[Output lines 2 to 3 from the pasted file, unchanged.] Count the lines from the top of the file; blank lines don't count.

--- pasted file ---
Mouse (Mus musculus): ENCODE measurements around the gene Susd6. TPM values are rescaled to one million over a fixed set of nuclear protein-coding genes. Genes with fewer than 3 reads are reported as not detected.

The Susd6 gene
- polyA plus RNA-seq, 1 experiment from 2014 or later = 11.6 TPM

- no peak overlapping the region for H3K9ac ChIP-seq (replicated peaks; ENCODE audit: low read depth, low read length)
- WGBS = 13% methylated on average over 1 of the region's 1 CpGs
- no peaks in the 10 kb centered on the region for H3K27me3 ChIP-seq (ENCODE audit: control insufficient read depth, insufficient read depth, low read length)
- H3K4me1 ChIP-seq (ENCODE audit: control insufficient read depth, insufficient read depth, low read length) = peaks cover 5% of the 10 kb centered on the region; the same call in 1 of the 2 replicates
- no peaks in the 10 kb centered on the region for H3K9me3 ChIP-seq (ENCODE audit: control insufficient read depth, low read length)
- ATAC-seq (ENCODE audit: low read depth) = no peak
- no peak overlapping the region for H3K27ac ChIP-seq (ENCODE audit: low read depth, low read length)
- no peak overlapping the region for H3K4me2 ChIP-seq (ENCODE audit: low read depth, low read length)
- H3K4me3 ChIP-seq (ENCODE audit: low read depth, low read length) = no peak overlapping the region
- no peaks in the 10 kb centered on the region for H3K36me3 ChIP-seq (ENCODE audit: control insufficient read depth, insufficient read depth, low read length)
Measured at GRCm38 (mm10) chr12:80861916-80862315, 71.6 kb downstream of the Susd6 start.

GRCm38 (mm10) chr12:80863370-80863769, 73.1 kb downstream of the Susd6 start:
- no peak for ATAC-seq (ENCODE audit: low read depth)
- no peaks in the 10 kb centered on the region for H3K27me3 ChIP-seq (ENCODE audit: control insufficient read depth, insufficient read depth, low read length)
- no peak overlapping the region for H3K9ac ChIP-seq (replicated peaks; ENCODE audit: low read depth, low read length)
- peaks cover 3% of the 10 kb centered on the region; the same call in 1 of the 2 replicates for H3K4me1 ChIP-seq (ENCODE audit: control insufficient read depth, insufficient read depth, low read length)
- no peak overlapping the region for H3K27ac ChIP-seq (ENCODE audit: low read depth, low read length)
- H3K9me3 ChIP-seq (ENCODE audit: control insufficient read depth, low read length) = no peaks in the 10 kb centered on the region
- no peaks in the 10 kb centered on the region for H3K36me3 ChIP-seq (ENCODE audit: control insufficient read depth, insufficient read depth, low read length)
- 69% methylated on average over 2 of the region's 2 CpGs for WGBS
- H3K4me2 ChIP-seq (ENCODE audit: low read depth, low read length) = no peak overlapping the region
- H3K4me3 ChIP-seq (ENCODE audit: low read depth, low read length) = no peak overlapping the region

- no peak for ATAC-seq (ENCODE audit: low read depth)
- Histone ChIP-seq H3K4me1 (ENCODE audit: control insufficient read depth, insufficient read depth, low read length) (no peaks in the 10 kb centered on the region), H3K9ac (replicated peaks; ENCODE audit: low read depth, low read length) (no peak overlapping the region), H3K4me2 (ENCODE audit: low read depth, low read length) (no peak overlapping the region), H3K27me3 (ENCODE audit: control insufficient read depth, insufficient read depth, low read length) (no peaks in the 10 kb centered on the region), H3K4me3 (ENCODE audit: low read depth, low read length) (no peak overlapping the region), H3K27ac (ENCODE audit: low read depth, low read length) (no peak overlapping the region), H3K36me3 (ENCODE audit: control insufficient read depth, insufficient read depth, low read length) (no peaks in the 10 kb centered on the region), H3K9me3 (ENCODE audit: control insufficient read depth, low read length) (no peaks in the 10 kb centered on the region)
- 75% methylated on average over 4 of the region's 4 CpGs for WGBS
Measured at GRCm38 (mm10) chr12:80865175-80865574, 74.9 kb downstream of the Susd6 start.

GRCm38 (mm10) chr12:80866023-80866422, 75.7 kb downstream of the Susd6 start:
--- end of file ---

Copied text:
The Susd6 gene
- polyA plus RNA-seq, 1 experiment from 2014 or later = 11.6 TPM